Lodsys Responds to Controversy Over iOS Developer Lawsuit Threats
Last late week, we reported that patent holding firm Lodsys had apparently begun targeting small iOS developers with notices of patent infringement for providing in-app purchase and/or App Store purchase links within their apps. Lodsys was requesting that the developers obtain a license within 21 days or face the prospect of a lawsuit.
Lodsys has finally written publicly about the notices, putting together a blog offering responses to a number of questions about the company's actions. Among the interesting revelations:
- In addressing claims that the patents being used by Lodsys are overly broad and obvious and should never have been granted in the first place, Lodsys argues that with the patents dating back nearly 20 years, that much hindsight naturally makes such inventions seem obvious.
- The company also seeks to defend its business model as the most efficient way to handle intellectual property licensing for small inventors such as Dan Abelow, who filed the patents in question. While some have criticized Lodsys for pursuing licensing rights for technology it neither invented nor directly uses, the company argues that its existence creates efficiencies that improve the level of innovation, noting that Abelow was able to sell off his rights to the patents in order to focus on new inventions rather than having to focus on the task of licensing. In passing that responsibility off to another entity, each party is able to focus on what they do best and extract value from inventions.
Apple Already a Licensee?
- Lodsys is targeting developers not because it is seeking to put pressure on Apple, as Apple has already licensed the intellectual property for use in its own products and services, as have Google and Microsoft. Lodsys states that each developer should be responsible for licensing the technology in individual apps, rather than Apple being responsible for an overarching agreement, making an analogy that a hotel owner rather than the owner of the land beneath the hotel is responsible for all services provided to guests.
- Lodsys' proposed licensing terms equal 0.575% of U.S. revenue for in-app upgrades, with developers also being responsible for past usage.
In the case of an Application doing an in-application upgrade (and only this scenario), Lodsys is seeking 0.575% of US revenue over for the period of the notice letter to the expiration of the patent, plus applicable past usage. So on an application that sells US$1m worth of sales in a year, the licensee would have an economic exposure of $5,750 per year.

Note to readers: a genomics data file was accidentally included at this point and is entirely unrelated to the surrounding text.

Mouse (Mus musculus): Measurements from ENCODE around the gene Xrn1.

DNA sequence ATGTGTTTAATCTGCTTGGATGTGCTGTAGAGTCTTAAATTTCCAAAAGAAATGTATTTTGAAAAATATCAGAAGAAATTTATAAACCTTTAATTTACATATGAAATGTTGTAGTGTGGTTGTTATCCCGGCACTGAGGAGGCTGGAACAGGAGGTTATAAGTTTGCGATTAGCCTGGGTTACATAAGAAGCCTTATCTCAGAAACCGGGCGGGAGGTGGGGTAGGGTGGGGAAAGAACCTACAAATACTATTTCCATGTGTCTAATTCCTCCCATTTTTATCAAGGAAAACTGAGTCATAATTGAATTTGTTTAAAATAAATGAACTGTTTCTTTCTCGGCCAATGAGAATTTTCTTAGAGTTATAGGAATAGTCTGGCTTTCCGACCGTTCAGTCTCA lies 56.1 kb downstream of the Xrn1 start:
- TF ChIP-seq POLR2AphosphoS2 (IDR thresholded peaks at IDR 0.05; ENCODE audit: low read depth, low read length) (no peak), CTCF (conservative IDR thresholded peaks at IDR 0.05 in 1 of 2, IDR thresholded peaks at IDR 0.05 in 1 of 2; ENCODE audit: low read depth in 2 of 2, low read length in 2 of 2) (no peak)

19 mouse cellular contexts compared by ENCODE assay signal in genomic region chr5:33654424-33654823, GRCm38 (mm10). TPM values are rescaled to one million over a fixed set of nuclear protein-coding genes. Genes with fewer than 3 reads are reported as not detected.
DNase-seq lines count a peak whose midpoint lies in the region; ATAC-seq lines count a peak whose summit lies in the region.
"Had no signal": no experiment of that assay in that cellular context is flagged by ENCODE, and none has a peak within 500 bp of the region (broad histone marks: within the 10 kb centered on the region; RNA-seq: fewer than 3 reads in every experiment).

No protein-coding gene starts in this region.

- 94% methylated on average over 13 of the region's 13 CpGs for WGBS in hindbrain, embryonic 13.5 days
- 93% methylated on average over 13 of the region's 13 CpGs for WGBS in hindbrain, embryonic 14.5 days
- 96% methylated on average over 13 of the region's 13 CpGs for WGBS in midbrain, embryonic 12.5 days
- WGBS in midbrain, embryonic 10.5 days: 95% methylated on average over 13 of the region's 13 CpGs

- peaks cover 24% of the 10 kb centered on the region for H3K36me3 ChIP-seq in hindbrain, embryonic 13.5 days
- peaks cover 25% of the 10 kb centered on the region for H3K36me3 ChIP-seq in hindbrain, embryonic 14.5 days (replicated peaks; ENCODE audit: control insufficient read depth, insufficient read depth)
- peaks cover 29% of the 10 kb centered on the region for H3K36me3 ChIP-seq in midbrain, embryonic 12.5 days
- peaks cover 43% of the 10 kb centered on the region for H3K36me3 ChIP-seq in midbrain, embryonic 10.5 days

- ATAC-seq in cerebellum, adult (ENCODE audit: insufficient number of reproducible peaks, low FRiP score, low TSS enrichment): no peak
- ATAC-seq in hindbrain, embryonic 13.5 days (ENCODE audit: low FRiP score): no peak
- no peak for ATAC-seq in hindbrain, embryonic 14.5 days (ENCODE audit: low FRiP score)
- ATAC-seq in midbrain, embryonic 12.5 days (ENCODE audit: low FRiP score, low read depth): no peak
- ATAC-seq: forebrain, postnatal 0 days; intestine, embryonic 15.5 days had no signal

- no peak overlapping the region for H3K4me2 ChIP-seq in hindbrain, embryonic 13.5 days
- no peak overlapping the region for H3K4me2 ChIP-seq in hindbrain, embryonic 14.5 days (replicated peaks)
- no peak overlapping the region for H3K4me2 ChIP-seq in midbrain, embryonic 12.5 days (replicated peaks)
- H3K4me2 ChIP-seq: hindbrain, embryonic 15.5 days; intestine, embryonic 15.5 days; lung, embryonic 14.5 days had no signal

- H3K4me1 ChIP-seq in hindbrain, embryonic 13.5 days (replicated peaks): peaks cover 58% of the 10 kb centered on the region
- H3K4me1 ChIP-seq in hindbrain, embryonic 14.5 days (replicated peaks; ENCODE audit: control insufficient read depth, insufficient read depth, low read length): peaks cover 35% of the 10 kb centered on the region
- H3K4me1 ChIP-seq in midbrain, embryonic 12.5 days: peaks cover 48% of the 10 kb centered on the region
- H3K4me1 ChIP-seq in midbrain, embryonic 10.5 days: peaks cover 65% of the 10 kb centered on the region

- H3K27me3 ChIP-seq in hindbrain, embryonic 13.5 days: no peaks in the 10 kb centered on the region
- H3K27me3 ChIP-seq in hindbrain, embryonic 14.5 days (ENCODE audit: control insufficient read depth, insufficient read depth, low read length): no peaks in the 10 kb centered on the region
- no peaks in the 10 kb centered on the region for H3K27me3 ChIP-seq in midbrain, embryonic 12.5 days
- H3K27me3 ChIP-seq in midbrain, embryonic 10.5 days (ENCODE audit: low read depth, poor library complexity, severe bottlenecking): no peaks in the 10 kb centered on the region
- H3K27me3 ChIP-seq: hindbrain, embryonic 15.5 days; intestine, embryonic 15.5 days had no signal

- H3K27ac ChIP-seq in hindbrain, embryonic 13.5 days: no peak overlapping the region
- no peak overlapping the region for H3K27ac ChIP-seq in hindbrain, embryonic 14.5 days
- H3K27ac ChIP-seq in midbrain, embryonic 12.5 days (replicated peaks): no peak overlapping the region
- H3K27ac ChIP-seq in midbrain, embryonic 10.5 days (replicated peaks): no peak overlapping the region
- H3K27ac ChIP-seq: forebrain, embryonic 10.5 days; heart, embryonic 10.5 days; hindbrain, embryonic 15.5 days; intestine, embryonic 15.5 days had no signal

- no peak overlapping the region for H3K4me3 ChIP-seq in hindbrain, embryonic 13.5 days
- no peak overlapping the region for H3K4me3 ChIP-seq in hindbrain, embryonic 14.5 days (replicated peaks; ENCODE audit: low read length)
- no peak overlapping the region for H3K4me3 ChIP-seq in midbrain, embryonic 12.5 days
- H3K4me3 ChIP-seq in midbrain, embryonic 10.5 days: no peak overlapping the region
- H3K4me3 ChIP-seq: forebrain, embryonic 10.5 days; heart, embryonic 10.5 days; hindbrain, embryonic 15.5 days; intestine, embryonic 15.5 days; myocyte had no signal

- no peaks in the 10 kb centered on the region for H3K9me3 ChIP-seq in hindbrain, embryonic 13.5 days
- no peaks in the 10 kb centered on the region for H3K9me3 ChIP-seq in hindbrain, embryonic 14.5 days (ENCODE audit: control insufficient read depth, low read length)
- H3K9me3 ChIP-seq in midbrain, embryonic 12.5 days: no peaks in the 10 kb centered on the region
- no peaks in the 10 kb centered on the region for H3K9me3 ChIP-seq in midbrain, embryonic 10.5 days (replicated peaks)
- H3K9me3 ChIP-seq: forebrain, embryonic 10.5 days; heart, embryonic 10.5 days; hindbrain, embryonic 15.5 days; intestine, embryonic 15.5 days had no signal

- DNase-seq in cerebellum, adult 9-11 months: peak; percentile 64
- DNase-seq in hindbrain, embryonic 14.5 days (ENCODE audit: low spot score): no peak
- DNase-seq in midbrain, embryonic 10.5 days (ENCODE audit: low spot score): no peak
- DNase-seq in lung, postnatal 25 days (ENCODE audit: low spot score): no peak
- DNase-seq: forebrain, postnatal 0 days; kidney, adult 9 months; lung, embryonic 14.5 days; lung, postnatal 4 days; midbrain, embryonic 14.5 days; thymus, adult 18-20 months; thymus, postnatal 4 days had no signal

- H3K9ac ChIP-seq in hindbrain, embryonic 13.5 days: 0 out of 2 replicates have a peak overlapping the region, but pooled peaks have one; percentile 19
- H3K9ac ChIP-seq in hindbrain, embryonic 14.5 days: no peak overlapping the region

Death Threats "Seriously Uncool"
- Finally, Lodsys notes that it has received a significant amount of hate mail and even death threats from a number of parties, apparently even including those developers who have received notice of licensing requirements. Calling the death threats in particular "seriously uncool", Lodsys argues that such behavior doesn't help the situation and that the company, like the developers, is simply trying to sell its products and make a profit.
Top Rated Comments
Apple provides THE SERVICE OF IN-APP PURCHASES. How is that even remotely similar to "the land beneath a hotel"? More like the crew that built the place.
Really hoping Apple does the right thing here and tells them off. There's no reason developers should have to go through this kind of legal idiocy over a technology ALREADY owned by their sales system (in this case, Apple).
Should we conclude from this that Amazon make every individual seller license their "1-Click" technology? Even though they already sell on Amazon?
20 years ago? I need to get on writing some really vague patents about robots and computerized cars and other future stuff. If I write enough, some of them have to come true. Then I can sell the rights off to some POS company and let them make all the money off of my ideas. As if small businesses needed any more 'taxes'. They have enough to worry about competing with the big guys.
And the non-sequitur of the month award goes to...
Yeah, death threats are "seriously uncool" but then again so is being a troll. Not saying that the death threats were justified, just the way it's worded just made me laugh.